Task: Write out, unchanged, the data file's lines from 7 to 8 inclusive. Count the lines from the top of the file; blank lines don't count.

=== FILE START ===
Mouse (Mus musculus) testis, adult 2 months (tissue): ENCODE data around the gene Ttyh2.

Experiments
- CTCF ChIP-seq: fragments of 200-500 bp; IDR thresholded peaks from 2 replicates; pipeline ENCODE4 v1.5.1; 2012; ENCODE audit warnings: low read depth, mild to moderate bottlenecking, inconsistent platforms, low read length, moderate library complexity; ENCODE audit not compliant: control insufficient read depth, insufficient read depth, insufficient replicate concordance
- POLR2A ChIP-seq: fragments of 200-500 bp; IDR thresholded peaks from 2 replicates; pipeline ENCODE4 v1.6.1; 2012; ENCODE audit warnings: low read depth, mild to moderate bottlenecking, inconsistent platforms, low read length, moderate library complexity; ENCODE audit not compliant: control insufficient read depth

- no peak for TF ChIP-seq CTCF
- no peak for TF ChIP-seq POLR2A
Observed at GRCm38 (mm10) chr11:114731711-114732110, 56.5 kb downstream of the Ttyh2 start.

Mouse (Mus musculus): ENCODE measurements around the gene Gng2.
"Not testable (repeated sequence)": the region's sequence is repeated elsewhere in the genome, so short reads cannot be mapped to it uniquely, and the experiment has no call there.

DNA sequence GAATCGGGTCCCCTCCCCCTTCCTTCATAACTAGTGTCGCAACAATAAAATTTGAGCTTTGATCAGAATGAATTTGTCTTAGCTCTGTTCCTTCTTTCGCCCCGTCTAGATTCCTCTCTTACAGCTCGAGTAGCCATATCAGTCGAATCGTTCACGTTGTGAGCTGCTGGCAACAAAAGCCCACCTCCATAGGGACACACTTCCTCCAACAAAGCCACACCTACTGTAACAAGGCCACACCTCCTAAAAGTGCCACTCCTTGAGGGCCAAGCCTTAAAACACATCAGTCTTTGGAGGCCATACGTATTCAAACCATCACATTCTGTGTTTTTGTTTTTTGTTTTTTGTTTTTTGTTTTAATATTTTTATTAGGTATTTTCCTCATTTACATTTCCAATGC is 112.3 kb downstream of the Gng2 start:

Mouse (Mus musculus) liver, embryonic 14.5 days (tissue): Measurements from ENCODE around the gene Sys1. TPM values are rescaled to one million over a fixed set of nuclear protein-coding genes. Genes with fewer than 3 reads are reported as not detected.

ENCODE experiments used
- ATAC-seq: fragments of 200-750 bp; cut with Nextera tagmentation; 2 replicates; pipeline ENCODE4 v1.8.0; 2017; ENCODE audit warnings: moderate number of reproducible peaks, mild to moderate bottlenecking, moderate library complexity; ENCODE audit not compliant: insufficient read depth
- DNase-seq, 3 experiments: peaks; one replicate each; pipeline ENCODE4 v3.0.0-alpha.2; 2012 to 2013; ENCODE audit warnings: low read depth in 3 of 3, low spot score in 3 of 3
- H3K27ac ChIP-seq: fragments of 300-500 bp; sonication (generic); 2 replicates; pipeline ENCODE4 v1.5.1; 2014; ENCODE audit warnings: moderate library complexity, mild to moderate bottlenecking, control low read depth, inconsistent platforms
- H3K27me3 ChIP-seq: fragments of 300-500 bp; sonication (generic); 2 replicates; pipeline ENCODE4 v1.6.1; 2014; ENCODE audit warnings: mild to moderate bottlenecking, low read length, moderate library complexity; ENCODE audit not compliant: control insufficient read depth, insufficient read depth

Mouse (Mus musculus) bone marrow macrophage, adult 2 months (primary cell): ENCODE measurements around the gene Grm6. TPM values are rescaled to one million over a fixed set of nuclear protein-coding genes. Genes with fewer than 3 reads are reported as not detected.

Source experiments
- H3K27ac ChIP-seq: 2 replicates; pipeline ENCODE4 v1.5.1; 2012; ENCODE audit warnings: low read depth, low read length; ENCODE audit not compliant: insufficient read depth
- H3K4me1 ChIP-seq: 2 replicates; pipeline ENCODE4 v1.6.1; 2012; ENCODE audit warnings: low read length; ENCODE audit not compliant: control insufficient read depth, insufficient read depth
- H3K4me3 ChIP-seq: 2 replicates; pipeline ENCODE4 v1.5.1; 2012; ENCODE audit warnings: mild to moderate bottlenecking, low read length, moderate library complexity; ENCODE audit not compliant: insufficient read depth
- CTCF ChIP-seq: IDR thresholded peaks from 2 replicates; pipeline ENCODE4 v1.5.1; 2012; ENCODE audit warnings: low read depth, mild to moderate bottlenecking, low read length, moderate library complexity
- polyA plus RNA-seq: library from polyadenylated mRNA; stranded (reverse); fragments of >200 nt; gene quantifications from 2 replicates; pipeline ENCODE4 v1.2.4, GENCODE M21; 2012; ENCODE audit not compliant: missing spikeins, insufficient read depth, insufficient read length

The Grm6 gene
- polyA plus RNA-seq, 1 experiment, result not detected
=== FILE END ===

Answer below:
Observed at GRCm38 (mm10) chr11:114731711-114732110, 56.5 kb downstream of the Ttyh2 start.

Mouse (Mus musculus): ENCODE measurements around the gene Gng2.